How Essential Oils are Made

How Essential Oils are Made

Essential oils are concentrated hydrophobic liquids that contain volatile chemical compounds from plants. These oils are also known as volatile oils, ethereal oils, or simply as the oil of the plant from which they were extracted. Essential oils are used in a variety of products such as perfumes, cosmetics, soaps, and air fresheners. They are also used for flavoring food and drink, and for adding scents to incense and household cleaning products.

Extraction Methods

There are several methods for extracting essential oils from plants. The most common methods include steam distillation, cold pressing, and solvent extraction.

Steam Distillation

Steam distillation is the most commonly used method for extracting essential oils. In this process, harvested plant matter is placed in a distilling apparatus over boiling water. The steam pulls oil from the plant and rises into a vessel where it is pushed through a tube. The steam cools and condenses back into water, separating the oil from the water. The oil is then collected and the remaining water may become hydrosol, a product created from plants that contain water-soluble aromatic compounds.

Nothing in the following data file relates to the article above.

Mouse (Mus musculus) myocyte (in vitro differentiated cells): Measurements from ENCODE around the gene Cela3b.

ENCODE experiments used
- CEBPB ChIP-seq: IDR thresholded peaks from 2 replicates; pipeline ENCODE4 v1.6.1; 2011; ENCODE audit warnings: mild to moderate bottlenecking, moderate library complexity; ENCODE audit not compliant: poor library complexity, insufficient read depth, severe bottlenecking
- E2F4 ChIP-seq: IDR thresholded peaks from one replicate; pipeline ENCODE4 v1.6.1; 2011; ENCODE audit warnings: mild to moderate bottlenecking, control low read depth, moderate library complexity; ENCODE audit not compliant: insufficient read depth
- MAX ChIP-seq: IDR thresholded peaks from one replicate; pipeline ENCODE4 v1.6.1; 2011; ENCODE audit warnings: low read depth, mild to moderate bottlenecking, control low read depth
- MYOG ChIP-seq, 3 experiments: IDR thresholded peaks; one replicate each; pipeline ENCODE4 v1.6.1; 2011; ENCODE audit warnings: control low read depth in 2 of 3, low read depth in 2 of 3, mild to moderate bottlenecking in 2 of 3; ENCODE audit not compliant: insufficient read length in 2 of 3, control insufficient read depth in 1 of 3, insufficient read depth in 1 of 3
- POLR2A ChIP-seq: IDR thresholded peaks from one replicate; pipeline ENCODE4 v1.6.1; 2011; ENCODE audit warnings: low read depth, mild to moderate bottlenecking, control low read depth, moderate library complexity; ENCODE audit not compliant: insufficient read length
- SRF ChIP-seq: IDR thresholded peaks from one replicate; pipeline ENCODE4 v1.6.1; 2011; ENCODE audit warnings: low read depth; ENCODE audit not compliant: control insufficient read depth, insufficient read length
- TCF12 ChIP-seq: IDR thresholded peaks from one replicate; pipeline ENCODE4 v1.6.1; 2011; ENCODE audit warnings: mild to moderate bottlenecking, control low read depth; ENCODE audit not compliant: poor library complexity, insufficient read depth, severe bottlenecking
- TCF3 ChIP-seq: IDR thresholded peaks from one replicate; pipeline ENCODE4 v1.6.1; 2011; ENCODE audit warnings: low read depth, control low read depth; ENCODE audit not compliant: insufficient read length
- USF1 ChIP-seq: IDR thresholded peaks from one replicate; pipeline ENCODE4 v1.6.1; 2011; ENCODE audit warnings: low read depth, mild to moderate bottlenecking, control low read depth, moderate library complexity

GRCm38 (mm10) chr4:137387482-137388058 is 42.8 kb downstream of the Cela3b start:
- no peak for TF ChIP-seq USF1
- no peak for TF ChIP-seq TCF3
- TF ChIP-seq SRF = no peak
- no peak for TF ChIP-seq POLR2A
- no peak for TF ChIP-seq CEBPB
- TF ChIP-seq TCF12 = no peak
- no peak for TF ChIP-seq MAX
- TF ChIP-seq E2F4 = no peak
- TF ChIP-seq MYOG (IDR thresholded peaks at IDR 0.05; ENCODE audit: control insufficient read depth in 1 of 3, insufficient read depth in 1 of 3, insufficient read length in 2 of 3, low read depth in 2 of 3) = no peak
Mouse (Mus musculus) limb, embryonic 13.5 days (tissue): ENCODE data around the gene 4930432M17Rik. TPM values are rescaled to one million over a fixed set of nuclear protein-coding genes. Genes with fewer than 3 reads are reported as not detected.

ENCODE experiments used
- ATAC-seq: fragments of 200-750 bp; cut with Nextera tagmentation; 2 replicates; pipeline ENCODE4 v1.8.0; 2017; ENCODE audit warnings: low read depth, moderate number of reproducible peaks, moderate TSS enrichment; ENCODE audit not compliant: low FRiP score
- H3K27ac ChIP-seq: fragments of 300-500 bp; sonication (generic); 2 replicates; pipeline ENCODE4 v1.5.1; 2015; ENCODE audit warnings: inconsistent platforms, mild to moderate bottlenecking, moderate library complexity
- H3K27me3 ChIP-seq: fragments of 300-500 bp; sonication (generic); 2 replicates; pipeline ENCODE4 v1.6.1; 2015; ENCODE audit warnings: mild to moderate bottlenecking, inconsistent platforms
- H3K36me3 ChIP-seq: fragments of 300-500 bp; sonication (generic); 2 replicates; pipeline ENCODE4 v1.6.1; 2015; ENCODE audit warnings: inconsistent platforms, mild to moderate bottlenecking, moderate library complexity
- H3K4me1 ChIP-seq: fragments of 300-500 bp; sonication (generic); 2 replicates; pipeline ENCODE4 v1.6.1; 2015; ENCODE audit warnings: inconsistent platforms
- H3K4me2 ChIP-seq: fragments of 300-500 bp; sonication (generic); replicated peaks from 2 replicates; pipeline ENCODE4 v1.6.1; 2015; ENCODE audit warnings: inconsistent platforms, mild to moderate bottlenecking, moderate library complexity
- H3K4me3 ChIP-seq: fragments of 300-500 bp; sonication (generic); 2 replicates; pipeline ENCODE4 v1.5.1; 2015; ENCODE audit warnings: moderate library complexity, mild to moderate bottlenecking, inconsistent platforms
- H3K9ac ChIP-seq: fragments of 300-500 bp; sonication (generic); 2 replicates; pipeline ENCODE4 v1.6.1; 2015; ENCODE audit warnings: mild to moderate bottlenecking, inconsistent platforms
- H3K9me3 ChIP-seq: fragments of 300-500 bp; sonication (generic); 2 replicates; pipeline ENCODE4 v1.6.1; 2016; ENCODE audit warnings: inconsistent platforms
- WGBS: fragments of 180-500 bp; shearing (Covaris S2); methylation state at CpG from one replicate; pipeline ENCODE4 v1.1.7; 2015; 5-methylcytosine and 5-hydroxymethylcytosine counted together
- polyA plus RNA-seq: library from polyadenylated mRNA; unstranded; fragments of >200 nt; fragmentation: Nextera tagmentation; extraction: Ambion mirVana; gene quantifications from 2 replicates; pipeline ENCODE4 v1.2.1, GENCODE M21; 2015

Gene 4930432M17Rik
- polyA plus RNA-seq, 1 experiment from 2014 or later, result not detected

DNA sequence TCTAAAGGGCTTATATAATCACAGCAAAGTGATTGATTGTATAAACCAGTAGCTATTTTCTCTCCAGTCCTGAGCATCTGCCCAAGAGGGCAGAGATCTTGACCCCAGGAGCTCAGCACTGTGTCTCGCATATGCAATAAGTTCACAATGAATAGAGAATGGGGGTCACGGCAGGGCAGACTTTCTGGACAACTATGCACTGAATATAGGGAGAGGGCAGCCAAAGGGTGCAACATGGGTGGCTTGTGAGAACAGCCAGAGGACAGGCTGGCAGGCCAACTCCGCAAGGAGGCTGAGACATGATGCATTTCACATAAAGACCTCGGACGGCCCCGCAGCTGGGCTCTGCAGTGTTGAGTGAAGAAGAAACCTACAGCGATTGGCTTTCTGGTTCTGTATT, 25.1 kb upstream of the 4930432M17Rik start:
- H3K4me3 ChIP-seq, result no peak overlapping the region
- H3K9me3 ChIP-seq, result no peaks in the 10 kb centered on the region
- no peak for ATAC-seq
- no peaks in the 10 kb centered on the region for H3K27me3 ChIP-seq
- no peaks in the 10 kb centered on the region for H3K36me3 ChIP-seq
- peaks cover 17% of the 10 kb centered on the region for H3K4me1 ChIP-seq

Cold Pressing

Cold pressing is another method of extraction that usually involves the entire fruit. This method is used to extract citrus oils such as bergamot. The fruit is washed thoroughly and placed in a container where it is agitated by spikes or grating to bring the oils to the surface. Water is then sprayed over the fruit and mixed with the essential oil released from the punctured botanical material.


Essential oils are made through various extraction methods such as steam distillation and cold pressing. These methods allow for the separation of essential oils from plant matter, providing us with the fragrant oils we know and love.

I hope this blog post has provided you with valuable information on how essential oils are made. If you have any further questions or would like more information on this topic, feel free to ask.

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